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DOI
10.4324/9780415249126-A110-1
DOI: 10.4324/9780415249126-A110-1
Version: v1,  Published online: 1998
Retrieved November 18, 2019, from https://www.rep.routledge.com/articles/thematic/sophists/v-1

Article Summary

The Sophists were itinerant educators, the first professors of higher learning, who appeared in Greece in the middle and later fifth century bc. The earliest seems to have been Protagoras, who was personally associated with the statesman Pericles. The next most eminent was Gorgias, an influential author and prose stylist. The Sophists succeeded in earning very large sums for their instruction. They lectured on many subjects, including the new natural philosophy, but their most important teaching was in rhetoric, the art of influencing political assemblies and law courts by persuasive speech. In conservative circles their great influence was regarded with hostility, as corrupting the young.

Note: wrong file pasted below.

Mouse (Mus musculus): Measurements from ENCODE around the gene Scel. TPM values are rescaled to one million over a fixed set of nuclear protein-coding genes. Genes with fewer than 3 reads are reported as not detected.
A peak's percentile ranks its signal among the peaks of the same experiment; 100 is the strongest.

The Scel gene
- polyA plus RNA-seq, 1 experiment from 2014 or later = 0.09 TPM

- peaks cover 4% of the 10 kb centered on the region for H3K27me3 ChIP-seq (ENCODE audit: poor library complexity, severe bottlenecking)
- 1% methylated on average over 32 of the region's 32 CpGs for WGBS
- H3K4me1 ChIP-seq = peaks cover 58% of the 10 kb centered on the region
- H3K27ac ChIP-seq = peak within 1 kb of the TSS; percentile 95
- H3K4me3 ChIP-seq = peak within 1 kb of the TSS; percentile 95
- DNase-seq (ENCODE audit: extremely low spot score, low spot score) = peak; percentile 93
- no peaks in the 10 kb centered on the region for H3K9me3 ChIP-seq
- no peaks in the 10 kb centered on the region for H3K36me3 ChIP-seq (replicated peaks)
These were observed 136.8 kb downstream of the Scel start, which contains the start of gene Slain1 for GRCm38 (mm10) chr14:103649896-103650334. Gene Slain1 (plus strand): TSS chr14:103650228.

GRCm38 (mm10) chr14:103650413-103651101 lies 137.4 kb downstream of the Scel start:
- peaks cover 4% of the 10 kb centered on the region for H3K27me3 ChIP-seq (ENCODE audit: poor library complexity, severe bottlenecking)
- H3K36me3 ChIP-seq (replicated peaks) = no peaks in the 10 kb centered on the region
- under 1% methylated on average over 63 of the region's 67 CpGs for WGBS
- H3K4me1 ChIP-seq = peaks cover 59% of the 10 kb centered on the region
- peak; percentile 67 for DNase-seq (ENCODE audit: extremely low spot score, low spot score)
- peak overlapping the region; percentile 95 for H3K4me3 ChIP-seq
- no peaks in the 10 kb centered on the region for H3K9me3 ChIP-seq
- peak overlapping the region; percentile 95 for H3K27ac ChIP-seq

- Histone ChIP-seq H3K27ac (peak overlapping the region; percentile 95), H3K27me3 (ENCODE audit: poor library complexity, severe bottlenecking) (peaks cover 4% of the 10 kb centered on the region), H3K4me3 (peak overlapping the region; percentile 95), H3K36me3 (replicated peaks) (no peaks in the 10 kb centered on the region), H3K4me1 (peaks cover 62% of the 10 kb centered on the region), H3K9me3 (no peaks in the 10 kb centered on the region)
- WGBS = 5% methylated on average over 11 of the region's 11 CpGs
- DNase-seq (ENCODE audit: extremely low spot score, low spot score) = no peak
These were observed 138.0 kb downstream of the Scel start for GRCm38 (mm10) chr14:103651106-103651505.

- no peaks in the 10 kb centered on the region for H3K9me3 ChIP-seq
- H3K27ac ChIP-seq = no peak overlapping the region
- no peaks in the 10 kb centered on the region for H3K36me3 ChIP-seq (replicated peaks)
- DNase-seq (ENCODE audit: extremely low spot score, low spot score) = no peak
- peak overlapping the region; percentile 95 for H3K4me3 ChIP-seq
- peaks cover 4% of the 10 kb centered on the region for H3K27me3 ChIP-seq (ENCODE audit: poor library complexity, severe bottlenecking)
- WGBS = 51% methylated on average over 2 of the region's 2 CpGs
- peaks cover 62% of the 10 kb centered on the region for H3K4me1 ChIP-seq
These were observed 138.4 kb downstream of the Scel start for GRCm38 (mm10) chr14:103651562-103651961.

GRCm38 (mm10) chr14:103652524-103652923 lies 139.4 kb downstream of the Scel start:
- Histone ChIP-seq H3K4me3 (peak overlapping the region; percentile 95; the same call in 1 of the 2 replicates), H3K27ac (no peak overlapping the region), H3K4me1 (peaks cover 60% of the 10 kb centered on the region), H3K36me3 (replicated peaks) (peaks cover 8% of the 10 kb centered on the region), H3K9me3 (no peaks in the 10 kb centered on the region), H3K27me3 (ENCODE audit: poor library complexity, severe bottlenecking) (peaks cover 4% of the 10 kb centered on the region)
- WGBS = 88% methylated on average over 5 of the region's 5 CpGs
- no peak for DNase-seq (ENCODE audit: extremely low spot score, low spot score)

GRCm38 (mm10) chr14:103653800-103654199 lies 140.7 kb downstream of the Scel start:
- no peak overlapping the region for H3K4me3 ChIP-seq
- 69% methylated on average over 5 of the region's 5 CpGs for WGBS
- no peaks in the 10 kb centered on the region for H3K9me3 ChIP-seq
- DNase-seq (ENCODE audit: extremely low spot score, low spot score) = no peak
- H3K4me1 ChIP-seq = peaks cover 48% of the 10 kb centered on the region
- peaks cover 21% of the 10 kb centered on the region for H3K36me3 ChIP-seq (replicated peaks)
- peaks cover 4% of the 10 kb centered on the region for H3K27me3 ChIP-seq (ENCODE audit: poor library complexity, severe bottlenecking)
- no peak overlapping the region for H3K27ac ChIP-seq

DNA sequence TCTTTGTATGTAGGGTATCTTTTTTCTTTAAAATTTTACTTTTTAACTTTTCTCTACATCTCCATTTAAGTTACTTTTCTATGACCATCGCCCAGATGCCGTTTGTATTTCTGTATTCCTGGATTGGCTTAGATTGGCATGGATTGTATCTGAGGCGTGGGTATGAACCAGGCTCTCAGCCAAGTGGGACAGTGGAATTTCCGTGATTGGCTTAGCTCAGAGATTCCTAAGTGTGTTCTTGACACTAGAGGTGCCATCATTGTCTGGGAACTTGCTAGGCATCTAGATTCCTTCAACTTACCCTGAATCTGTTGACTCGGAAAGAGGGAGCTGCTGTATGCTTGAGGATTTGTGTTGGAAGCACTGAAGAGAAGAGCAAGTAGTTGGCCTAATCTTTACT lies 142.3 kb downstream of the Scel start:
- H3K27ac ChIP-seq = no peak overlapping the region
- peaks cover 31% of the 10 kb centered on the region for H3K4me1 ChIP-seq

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Citing this article:
Kahn, Charles H.. Sophists, 1998, doi:10.4324/9780415249126-A110-1. Routledge Encyclopedia of Philosophy, Taylor and Francis, https://www.rep.routledge.com/articles/thematic/sophists/v-1.
Copyright © 1998-2019 Routledge.

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